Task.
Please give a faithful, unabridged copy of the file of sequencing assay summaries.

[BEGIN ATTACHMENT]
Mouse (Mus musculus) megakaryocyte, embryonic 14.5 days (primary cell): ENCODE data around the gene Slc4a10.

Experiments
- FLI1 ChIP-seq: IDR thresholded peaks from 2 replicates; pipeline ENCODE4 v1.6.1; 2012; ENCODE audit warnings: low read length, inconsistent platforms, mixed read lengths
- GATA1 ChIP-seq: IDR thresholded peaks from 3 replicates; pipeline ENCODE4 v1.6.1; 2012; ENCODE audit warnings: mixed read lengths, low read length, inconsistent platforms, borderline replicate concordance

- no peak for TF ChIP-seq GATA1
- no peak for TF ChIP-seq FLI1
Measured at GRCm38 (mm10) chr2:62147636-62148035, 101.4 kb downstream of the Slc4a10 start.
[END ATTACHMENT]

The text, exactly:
Mouse (Mus musculus) megakaryocyte, embryonic 14.5 days (primary cell): ENCODE data around the gene Slc4a10.

Experiments
- FLI1 ChIP-seq: IDR thresholded peaks from 2 replicates; pipeline ENCODE4 v1.6.1; 2012; ENCODE audit warnings: low read length, inconsistent platforms, mixed read lengths
- GATA1 ChIP-seq: IDR thresholded peaks from 3 replicates; pipeline ENCODE4 v1.6.1; 2012; ENCODE audit warnings: mixed read lengths, low read length, inconsistent platforms, borderline replicate concordance

- no peak for TF ChIP-seq GATA1
- no peak for TF ChIP-seq FLI1
Measured at GRCm38 (mm10) chr2:62147636-62148035, 101.4 kb downstream of the Slc4a10 start.